Tuesday, April 8, 2008

Between a Rock and a Hard Place

I love proverbs. There are websites out there with 100s of them. The more popular proverbs have origin, historical context, and date first published. They fit my style. They are usually short of words and long on meaning. We use to play a game with them where we would see who could name the most... back and forth between 2 or more people. When you ran out, you lost the game.

As I write this, yes, I’m between a rock and a hard place. The “rock” is continuing with my chemo regimen; the “hard place” is stopping my chemo. I’ve said this before and I’ll say it again, there are no right and wrong answers.

On one side is a view to continue what’s appears to be working. The issue with this is the toxicity of the chemo. My body may be reaching a critical stage right now where the cumulative affects are once again severely impacting the quality of my life. This includes: 1) Neuropathy which had in the past been annoying (and local to my toes), but is now reaching further up to the middle of my lower leg and is actually causing some significant short intense pain bursts (one to two minutes) in my toes periodically. In most cases, feelings will eventually come back, but not in all cases. 2) Fatigue which has kept me in bed with flu like symptoms for 5 days straight now. I also went on a 5 day antibiotic pack to help avoid pneumonia. Pneumonia is quite common in long term cancer patients. 3) A few other side effects, some mental, some physical, but not worth getting into. And 4) chemo related death. There are no good statistics on this as it’s hard to determine what killed someone, the chemo or the cancer, but one recent article I read said that up to 65 percent of deaths among children with myeloid leukemia follow chemotherapy complications. If you think about it, today’s chemo kills all cells, both good and bad, the purpose of the chemo is to kill the bad cells faster than the good ones.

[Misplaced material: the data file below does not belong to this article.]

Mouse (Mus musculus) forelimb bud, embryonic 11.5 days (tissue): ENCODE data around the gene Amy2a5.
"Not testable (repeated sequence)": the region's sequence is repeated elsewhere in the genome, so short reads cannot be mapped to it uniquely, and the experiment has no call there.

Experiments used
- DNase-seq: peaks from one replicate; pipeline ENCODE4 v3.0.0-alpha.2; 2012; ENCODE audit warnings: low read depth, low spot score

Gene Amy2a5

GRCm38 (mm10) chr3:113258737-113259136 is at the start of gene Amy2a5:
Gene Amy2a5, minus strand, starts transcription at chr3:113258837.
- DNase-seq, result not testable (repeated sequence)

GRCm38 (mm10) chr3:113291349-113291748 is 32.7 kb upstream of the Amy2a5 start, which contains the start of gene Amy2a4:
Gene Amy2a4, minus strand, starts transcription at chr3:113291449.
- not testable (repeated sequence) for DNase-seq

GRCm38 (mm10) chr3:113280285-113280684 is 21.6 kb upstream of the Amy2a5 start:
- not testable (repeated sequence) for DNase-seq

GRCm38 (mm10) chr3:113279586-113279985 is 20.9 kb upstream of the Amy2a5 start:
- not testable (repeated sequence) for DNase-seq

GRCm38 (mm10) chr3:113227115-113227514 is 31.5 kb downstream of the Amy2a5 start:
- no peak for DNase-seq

On the other side of the equation is a view that says stop the chemo. The potential harm is a cancer recurrence. And, to make this choice that much harder, I’m more or less out of options. Sure, if it comes back, my doctors will try something. But, I’m already off the “planned” course and getting lucky twice is unlikely. I’m not overly worried about dying, but the process of dying with this type of cancer creates great anxiety. It will be painful and not be a pretty sight.

Next week I’ll talk to my doctor about some middle ground… a reduction in dosage, less in each sitting, spread them further apart, or some combination of the aforementioned. I don’t have a clue as to the implications for this, but he will understand this and be able to advise me. There is little doubt in my twisted mind that my current state (no evidence of disease) and longevity has pleasantly surprised my medical team.

Back to the proverb. Definition: In difficulty, faced with a choice between two unsatisfactory options. Origin: The earliest known reference was printed in the U.S. in 1921.

I hope you all are well. Take care.

No comments: